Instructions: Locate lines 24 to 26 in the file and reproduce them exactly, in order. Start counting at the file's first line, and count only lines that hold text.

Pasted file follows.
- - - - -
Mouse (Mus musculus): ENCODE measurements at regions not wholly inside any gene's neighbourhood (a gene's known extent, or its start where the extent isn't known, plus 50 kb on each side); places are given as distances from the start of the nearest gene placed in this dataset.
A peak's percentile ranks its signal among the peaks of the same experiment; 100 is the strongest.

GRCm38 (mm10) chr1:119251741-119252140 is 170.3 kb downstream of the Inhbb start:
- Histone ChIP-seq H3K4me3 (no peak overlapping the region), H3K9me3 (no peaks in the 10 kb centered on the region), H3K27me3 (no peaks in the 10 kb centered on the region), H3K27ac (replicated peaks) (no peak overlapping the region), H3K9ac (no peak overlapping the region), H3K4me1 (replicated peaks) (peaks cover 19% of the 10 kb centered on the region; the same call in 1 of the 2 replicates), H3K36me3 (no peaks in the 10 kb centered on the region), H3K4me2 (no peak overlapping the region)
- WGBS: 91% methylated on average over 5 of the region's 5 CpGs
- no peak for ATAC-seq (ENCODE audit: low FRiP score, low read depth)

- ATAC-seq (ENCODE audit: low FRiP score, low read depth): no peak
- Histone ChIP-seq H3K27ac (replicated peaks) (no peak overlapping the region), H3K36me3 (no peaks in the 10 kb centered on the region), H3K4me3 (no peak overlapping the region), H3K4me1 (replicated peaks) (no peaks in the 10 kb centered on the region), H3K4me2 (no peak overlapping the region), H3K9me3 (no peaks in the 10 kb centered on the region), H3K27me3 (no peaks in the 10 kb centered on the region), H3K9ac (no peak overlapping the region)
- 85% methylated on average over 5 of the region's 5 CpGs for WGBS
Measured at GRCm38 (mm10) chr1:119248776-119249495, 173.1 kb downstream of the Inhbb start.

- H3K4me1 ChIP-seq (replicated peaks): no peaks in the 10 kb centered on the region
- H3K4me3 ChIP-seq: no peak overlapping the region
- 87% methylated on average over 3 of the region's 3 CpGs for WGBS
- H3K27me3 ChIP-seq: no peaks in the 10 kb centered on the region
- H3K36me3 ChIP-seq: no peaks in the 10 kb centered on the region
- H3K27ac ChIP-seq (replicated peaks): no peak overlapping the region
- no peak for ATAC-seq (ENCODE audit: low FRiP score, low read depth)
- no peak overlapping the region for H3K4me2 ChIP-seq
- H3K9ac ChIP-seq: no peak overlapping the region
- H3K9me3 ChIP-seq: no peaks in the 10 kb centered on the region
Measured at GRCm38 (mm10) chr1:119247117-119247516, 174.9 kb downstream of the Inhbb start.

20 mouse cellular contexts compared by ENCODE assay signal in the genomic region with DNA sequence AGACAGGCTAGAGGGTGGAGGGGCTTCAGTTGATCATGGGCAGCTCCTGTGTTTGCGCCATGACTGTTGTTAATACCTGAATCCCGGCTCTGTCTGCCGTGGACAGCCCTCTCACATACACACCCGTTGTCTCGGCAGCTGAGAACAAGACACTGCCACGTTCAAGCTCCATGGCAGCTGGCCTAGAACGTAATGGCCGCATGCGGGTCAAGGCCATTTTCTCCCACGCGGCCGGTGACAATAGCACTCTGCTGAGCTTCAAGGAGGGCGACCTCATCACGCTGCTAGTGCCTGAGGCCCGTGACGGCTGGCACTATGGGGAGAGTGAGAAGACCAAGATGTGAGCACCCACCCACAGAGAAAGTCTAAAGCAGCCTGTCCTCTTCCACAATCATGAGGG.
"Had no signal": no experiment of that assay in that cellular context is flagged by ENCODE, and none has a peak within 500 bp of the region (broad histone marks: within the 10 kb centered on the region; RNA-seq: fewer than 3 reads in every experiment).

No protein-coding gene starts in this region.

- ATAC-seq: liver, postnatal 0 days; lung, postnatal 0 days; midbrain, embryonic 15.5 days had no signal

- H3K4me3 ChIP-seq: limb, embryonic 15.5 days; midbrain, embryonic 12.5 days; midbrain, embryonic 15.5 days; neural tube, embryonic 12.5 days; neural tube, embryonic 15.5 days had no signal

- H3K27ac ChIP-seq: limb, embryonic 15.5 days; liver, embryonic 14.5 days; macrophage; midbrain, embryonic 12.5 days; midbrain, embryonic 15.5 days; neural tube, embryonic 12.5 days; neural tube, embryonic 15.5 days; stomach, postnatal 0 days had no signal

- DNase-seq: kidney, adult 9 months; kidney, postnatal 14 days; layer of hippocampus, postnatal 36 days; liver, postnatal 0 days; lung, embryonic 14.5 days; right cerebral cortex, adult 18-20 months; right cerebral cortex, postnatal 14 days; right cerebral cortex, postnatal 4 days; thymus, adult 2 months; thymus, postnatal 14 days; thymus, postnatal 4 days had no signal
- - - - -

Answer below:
No protein-coding gene starts in this region.

- ATAC-seq: liver, postnatal 0 days; lung, postnatal 0 days; midbrain, embryonic 15.5 days had no signal

- H3K4me3 ChIP-seq: limb, embryonic 15.5 days; midbrain, embryonic 12.5 days; midbrain, embryonic 15.5 days; neural tube, embryonic 12.5 days; neural tube, embryonic 15.5 days had no signal